Much of the congressional debate about the reauthorization of Section 702 of the Foreign Intelligence Surveillance Act concerns the paradox that an authority designed by Congress to spy on foreigners on foreign soil has been used by U.S. government agencies to spy on Americans – 278,000 warrantless searches of Americans in a recent one-year period.
The U.S. debate understandably revolves around Americans’ concern about our government spying on us. But it shouldn’t come as a surprise that Europeans – who enjoy no Fourth Amendment protections under U.S. law – are also not thrilled by the idea that the U.S. government freely accesses their private information and communications.
European frustration with the U.S. government’s appetite for surveillance is becoming a source of major trade friction with the United States. In 2020, the European Court of Justice struck down a U.S.-EU data flow agreement known as the Privacy Shield precisely because of concerns about the aggressive use of surveillance by U.S. intelligence services. The EU and U.S. appear to be finalizing a new data flow deal this summer.
But this deal could be upended by continuing rows between the two economic zones over surveillance. The Irish Data Protection Commission in late May found Meta – owner of Facebook – in violation of Europe’s General Data Protection Regulation when it transferred the personal data of Facebook users to the United States without sufficiently protecting them from U.S. government surveillance.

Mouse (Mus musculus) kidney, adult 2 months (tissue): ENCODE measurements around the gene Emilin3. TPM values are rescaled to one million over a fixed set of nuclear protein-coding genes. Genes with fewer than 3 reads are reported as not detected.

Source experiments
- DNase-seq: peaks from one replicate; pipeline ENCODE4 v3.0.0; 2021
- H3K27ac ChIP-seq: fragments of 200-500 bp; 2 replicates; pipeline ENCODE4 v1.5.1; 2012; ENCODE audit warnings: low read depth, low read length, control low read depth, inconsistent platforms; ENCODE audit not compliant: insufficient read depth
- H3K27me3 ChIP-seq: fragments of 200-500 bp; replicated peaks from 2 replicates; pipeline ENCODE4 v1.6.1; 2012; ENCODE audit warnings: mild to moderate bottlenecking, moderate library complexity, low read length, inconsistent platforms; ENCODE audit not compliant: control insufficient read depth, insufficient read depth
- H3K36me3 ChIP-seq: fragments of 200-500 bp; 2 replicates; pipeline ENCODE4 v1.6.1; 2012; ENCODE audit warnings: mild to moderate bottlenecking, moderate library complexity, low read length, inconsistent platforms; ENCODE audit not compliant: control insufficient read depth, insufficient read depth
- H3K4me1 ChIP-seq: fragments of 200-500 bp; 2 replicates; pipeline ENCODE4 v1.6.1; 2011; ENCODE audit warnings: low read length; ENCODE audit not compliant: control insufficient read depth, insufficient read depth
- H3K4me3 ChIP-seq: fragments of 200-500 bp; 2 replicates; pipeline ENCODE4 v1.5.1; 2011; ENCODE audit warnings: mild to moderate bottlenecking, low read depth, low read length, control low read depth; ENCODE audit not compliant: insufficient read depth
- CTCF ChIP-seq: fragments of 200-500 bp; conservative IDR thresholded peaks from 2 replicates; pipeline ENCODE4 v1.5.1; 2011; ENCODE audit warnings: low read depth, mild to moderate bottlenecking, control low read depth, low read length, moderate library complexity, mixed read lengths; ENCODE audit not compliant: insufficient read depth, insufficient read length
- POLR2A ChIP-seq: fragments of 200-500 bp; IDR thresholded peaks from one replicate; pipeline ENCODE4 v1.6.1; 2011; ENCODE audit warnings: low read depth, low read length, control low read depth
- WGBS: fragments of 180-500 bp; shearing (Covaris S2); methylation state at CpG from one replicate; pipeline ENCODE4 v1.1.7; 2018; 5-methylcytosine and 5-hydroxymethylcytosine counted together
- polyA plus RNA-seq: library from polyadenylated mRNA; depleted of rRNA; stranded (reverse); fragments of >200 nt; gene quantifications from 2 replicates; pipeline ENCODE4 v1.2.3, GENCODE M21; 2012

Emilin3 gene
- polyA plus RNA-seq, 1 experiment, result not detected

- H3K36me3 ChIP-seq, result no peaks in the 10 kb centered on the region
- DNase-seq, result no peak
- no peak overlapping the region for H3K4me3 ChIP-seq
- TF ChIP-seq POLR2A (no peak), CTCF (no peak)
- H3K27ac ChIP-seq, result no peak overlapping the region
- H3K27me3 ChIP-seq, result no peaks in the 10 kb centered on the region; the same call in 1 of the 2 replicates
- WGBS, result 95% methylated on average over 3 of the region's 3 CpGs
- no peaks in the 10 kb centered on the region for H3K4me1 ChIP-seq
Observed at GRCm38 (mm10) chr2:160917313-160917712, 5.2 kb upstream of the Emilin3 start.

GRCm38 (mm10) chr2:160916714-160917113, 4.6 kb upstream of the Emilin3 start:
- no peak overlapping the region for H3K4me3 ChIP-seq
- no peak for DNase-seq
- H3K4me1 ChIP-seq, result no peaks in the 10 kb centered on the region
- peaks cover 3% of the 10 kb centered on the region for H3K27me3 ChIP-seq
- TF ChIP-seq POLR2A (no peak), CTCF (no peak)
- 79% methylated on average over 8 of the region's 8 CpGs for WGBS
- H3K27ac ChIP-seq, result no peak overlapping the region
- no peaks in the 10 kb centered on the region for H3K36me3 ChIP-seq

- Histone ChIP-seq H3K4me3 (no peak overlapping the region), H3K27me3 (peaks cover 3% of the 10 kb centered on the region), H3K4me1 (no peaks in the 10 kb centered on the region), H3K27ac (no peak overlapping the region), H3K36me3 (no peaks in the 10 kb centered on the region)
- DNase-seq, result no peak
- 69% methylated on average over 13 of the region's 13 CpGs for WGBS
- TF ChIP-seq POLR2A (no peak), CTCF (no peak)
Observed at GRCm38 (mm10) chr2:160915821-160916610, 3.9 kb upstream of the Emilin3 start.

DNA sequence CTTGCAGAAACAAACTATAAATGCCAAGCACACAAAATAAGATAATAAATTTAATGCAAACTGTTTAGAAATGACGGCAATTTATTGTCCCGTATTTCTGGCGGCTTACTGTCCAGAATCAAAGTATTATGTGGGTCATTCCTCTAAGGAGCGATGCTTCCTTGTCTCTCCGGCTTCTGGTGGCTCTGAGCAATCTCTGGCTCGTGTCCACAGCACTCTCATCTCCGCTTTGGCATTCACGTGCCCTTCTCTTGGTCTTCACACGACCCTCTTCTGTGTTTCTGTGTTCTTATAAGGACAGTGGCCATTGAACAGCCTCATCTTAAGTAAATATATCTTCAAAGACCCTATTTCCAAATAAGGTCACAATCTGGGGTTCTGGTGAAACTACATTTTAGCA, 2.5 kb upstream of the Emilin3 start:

The EU followed up by enforcing Ireland’s finding with a fine of €1.2 billion. Meta will appeal.
Even for Meta, this is an eye-popper of a fine. But it is perhaps small potatoes compared to the potential cost to the more than 5,000 U.S. companies that do business in Europe if a data sharing agreement cannot be reached.
To be fair, there is a bit of disingenuousness here. There is sometimes a whiff of protectionism in Europe’s high-minded critiques of companies that, surprise, always turn out to be American. And EU countries are hardly innocent when it comes to spying. They have massive surveillance operations targeting Americans, as well as their own citizens, with no Fourth Amendment protections offered under their law.
But the issue remains that Europe is demanding that its private citizens who are not likely to communicate information about foreign threats not be targets of routine U.S. surveillance. Congress will, of course, maintain foreign intelligence. But if it places reasonable limits on surveillance generally, and especially bulk surveillance, and if it removes barriers to judicial review of surveillance, those steps alone might be enough to rebuild trust with Europe.
Reforming FISA would help as well. Simply applying a warrant standard for U.S. persons would go a long way in demonstrating to Europe that the United States is turning the page on unrestrained surveillance.